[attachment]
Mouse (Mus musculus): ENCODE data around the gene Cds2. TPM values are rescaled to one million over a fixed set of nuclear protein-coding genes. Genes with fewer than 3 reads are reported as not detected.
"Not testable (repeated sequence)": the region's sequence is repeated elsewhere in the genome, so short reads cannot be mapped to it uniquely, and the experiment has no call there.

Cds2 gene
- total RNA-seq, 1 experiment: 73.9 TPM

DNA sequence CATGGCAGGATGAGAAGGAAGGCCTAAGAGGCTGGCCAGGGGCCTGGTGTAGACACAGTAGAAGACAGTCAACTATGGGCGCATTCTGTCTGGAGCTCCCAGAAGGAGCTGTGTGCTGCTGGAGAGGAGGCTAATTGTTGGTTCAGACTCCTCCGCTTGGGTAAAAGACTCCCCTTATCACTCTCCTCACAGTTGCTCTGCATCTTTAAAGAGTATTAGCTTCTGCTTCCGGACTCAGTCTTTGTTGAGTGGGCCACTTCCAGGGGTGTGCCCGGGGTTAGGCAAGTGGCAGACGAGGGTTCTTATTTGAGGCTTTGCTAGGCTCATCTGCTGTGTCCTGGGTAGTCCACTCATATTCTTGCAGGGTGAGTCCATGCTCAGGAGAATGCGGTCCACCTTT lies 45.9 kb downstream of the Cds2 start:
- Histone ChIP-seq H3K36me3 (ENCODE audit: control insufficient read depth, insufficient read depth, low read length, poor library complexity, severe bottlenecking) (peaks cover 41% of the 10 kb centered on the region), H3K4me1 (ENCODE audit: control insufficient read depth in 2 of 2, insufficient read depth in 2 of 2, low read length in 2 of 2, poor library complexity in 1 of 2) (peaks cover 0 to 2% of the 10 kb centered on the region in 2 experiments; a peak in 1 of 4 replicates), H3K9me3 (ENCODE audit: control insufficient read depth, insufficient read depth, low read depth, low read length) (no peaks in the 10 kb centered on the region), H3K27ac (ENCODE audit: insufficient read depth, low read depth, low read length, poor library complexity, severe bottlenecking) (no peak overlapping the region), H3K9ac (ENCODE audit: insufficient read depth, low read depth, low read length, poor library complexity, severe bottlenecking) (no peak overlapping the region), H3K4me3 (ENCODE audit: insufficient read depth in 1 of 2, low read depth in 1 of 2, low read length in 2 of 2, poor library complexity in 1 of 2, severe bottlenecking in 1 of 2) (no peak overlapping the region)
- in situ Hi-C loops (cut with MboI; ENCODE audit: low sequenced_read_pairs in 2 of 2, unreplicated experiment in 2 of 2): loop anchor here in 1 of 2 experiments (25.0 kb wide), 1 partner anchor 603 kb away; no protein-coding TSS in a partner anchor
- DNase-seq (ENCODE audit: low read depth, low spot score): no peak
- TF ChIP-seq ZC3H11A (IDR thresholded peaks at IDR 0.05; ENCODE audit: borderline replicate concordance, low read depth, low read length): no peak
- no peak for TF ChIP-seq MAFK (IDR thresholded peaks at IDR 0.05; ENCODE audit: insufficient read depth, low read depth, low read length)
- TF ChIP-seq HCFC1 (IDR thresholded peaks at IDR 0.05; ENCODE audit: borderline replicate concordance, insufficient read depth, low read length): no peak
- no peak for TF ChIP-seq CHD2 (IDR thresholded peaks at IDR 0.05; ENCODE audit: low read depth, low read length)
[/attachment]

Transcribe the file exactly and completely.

Mouse (Mus musculus): ENCODE data around the gene Cds2. TPM values are rescaled to one million over a fixed set of nuclear protein-coding genes. Genes with fewer than 3 reads are reported as not detected.
"Not testable (repeated sequence)": the region's sequence is repeated elsewhere in the genome, so short reads cannot be mapped to it uniquely, and the experiment has no call there.

Cds2 gene
- total RNA-seq, 1 experiment: 73.9 TPM

DNA sequence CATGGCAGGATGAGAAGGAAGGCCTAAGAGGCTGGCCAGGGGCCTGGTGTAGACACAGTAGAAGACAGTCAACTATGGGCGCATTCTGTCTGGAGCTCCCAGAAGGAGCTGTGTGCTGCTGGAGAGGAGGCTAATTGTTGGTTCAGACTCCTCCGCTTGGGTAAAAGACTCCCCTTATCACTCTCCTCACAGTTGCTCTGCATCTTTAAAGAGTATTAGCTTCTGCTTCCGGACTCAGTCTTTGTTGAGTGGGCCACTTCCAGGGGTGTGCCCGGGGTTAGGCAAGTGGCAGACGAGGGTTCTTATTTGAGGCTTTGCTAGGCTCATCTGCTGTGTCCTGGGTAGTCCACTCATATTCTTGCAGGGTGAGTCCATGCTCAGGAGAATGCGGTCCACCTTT lies 45.9 kb downstream of the Cds2 start:
- Histone ChIP-seq H3K36me3 (ENCODE audit: control insufficient read depth, insufficient read depth, low read length, poor library complexity, severe bottlenecking) (peaks cover 41% of the 10 kb centered on the region), H3K4me1 (ENCODE audit: control insufficient read depth in 2 of 2, insufficient read depth in 2 of 2, low read length in 2 of 2, poor library complexity in 1 of 2) (peaks cover 0 to 2% of the 10 kb centered on the region in 2 experiments; a peak in 1 of 4 replicates), H3K9me3 (ENCODE audit: control insufficient read depth, insufficient read depth, low read depth, low read length) (no peaks in the 10 kb centered on the region), H3K27ac (ENCODE audit: insufficient read depth, low read depth, low read length, poor library complexity, severe bottlenecking) (no peak overlapping the region), H3K9ac (ENCODE audit: insufficient read depth, low read depth, low read length, poor library complexity, severe bottlenecking) (no peak overlapping the region), H3K4me3 (ENCODE audit: insufficient read depth in 1 of 2, low read depth in 1 of 2, low read length in 2 of 2, poor library complexity in 1 of 2, severe bottlenecking in 1 of 2) (no peak overlapping the region)
- in situ Hi-C loops (cut with MboI; ENCODE audit: low sequenced_read_pairs in 2 of 2, unreplicated experiment in 2 of 2): loop anchor here in 1 of 2 experiments (25.0 kb wide), 1 partner anchor 603 kb away; no protein-coding TSS in a partner anchor
- DNase-seq (ENCODE audit: low read depth, low spot score): no peak
- TF ChIP-seq ZC3H11A (IDR thresholded peaks at IDR 0.05; ENCODE audit: borderline replicate concordance, low read depth, low read length): no peak
- no peak for TF ChIP-seq MAFK (IDR thresholded peaks at IDR 0.05; ENCODE audit: insufficient read depth, low read depth, low read length)
- TF ChIP-seq HCFC1 (IDR thresholded peaks at IDR 0.05; ENCODE audit: borderline replicate concordance, insufficient read depth, low read length): no peak
- no peak for TF ChIP-seq CHD2 (IDR thresholded peaks at IDR 0.05; ENCODE audit: low read depth, low read length)